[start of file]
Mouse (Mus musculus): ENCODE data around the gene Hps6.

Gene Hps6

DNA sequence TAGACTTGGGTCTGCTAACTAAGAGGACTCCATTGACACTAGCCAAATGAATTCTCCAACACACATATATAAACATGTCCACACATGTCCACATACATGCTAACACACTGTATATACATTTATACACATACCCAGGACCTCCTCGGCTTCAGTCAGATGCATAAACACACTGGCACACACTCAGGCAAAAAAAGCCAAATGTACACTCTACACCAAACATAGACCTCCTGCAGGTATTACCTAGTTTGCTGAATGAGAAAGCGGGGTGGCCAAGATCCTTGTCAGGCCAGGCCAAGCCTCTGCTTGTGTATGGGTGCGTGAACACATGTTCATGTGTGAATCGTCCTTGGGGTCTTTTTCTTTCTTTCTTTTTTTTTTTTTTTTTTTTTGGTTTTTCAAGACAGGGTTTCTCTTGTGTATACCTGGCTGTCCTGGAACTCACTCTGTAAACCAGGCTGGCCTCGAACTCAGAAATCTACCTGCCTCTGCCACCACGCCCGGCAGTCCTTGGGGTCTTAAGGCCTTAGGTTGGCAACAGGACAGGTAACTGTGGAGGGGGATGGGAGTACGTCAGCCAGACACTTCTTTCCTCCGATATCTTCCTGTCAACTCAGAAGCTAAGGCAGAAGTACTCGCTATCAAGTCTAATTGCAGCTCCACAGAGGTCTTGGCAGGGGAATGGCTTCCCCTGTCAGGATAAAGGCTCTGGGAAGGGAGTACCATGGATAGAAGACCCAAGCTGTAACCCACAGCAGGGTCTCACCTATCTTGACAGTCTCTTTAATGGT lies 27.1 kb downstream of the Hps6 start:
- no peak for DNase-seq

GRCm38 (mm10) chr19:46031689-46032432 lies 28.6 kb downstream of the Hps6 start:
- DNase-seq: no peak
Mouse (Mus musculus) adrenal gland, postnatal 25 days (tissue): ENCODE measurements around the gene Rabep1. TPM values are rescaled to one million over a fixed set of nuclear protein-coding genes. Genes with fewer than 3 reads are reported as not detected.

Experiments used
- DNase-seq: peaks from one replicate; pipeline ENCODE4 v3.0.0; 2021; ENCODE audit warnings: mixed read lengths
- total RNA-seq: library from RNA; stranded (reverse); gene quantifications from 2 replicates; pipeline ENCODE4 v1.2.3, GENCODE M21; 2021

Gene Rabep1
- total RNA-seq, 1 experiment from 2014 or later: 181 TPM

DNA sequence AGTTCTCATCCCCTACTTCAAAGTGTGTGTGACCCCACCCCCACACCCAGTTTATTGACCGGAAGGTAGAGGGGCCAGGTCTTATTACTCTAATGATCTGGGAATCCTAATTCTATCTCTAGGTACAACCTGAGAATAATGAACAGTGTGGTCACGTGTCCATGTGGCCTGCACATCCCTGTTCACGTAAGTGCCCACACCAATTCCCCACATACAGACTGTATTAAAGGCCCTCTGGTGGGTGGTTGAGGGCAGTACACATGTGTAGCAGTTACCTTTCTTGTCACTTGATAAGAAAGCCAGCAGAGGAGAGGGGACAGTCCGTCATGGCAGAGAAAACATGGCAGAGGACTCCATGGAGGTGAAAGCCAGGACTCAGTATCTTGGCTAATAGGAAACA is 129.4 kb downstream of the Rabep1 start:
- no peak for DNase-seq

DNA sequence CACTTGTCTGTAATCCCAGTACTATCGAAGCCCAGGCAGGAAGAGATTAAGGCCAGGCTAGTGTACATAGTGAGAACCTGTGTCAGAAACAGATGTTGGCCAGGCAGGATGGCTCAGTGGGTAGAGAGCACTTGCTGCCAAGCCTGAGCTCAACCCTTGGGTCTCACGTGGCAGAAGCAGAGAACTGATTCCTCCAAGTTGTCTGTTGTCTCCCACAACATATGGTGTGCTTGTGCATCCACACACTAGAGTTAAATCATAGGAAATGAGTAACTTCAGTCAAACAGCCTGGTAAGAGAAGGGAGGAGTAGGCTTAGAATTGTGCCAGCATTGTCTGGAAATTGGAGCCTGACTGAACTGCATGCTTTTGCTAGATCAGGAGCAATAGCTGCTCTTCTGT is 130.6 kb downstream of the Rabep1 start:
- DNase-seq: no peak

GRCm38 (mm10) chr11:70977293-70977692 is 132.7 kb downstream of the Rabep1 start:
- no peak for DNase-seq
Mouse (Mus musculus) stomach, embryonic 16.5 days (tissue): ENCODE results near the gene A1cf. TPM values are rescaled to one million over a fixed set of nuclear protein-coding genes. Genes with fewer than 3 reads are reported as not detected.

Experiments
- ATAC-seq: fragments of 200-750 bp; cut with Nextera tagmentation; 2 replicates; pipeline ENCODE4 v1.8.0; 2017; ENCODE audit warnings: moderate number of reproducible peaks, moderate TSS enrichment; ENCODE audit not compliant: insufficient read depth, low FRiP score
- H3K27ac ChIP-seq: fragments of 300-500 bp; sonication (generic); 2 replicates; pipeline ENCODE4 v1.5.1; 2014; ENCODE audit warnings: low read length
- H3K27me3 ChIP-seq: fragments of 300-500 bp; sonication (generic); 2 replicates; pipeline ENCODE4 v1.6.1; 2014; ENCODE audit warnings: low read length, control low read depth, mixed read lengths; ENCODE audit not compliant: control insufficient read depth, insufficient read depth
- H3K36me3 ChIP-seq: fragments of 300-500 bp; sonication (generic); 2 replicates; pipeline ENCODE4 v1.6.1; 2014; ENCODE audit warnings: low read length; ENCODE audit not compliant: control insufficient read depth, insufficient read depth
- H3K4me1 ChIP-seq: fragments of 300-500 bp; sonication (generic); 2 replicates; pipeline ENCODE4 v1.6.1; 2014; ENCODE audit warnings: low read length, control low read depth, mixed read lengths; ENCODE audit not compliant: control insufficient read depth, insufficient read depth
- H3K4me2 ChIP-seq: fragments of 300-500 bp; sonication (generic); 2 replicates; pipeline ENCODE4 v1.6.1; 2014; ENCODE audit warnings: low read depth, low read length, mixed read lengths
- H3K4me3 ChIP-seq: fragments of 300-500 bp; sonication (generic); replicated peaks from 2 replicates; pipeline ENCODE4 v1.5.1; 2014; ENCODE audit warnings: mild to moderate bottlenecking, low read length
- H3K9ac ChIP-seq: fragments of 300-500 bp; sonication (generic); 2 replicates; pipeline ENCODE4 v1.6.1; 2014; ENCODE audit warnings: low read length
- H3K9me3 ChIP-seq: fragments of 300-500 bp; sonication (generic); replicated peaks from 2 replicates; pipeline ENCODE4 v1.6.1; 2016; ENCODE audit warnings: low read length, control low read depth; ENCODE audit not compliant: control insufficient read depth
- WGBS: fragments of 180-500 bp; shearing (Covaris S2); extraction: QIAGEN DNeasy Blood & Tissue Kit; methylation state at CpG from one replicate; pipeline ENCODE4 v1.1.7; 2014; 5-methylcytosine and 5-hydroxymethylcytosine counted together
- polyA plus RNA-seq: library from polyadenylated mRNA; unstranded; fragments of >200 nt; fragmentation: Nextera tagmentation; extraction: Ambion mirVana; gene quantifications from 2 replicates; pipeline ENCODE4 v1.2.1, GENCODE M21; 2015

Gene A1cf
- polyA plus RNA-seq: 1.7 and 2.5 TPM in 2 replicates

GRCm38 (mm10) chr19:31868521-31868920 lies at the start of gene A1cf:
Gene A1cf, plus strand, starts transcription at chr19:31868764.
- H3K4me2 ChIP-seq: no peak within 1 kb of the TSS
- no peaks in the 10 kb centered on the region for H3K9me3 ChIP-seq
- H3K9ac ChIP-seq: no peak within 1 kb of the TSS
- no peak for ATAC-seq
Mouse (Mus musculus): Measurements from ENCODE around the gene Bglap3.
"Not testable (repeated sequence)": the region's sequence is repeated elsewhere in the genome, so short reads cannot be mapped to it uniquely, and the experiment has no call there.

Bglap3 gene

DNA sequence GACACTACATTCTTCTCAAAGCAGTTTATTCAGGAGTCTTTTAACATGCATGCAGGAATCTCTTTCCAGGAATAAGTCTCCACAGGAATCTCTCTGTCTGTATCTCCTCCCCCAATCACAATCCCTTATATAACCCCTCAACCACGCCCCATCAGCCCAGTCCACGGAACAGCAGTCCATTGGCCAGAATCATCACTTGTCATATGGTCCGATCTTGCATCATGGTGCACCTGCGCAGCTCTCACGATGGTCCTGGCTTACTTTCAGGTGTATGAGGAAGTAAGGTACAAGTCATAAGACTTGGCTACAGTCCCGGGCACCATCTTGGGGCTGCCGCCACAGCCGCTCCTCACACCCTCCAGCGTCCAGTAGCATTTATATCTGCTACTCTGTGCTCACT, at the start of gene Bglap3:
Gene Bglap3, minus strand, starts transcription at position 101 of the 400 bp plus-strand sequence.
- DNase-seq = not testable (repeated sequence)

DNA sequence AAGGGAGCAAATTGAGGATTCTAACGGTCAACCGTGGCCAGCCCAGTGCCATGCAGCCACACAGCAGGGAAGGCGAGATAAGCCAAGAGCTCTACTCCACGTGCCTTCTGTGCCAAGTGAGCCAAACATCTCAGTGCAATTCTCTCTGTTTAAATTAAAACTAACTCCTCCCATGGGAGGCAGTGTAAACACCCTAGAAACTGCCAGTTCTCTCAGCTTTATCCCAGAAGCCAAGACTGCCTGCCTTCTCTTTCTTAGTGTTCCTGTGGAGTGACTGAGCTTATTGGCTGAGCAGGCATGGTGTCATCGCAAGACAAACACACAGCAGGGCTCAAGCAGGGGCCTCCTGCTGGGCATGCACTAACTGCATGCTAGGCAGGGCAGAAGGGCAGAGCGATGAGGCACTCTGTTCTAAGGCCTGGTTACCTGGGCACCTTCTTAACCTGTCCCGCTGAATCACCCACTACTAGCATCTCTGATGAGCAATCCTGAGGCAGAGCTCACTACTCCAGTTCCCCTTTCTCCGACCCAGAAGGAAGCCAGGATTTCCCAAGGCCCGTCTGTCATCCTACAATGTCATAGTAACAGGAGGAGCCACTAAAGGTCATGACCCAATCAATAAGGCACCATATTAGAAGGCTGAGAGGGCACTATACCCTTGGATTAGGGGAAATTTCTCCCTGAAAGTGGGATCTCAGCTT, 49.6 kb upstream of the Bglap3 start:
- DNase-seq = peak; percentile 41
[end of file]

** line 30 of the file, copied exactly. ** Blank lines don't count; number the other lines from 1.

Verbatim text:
- WGBS: fragments of 180-500 bp; shearing (Covaris S2); extraction: QIAGEN DNeasy Blood & Tissue Kit; methylation state at CpG from one replicate; pipeline ENCODE4 v1.1.7; 2014; 5-methylcytosine and 5-hydroxymethylcytosine counted together